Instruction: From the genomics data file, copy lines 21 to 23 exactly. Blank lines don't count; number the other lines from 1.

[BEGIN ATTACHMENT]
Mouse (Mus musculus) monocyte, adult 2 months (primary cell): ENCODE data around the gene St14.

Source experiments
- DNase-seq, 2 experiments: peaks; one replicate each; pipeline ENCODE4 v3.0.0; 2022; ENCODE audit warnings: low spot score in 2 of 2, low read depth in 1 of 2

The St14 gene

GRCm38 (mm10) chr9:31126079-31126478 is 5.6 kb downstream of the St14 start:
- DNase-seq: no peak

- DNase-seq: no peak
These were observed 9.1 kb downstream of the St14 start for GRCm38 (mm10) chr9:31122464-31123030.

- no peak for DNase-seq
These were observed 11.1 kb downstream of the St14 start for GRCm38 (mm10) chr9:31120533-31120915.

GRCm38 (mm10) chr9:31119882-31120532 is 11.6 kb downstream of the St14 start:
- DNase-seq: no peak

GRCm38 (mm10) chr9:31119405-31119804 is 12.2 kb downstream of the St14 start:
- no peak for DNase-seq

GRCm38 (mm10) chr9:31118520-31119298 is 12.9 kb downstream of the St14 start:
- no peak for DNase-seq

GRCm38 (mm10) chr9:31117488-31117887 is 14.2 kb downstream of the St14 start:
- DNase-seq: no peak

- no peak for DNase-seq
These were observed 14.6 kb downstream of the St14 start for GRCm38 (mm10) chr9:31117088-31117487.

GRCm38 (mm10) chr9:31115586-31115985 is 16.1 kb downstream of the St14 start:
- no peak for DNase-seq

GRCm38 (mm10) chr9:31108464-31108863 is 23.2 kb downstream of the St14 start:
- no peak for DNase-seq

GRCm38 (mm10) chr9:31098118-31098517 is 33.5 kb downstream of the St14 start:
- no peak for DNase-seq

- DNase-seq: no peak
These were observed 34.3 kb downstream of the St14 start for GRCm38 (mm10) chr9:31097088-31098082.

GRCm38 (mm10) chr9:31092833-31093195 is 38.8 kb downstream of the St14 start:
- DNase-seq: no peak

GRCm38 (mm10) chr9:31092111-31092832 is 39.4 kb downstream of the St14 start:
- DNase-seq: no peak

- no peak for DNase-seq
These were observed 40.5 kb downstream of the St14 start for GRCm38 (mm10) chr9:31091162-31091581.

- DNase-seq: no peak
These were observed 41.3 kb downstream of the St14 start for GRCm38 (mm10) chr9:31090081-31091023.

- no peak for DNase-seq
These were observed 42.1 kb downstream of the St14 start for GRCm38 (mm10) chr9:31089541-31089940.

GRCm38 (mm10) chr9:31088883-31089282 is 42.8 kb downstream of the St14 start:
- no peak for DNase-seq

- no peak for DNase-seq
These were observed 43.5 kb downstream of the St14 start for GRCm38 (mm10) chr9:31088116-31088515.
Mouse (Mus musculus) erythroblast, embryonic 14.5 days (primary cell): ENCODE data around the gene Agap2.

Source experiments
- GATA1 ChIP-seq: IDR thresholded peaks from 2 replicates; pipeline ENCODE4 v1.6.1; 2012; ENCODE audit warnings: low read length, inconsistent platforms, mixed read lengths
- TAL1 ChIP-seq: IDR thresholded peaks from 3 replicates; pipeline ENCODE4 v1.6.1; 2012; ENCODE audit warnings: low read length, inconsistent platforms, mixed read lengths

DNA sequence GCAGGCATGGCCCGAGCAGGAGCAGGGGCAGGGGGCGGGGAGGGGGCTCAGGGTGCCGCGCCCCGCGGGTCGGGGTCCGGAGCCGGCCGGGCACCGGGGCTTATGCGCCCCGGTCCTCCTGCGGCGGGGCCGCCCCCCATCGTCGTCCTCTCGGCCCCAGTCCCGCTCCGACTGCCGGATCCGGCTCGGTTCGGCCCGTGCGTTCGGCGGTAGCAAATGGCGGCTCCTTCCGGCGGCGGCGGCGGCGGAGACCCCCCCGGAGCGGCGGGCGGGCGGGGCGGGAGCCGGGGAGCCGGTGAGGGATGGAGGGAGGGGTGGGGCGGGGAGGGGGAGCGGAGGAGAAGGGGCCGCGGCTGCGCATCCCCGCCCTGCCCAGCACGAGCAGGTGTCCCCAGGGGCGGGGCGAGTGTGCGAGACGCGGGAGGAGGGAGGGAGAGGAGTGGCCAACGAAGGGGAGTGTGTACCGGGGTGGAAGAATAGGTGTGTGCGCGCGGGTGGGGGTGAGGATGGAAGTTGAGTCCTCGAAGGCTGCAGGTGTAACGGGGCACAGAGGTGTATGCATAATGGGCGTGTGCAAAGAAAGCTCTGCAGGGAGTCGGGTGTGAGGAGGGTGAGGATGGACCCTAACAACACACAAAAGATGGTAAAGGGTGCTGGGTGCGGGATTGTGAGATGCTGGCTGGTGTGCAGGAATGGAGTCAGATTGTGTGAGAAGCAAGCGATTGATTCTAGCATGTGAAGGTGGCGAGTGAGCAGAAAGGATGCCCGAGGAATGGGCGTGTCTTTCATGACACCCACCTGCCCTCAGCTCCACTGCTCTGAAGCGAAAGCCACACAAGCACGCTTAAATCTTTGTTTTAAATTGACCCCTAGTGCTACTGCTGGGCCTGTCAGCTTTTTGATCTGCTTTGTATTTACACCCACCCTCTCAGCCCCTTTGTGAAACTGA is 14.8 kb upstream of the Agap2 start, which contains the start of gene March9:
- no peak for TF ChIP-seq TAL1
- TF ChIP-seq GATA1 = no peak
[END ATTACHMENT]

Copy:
GRCm38 (mm10) chr9:31115586-31115985 is 16.1 kb downstream of the St14 start:
- no peak for DNase-seq

GRCm38 (mm10) chr9:31108464-31108863 is 23.2 kb downstream of the St14 start: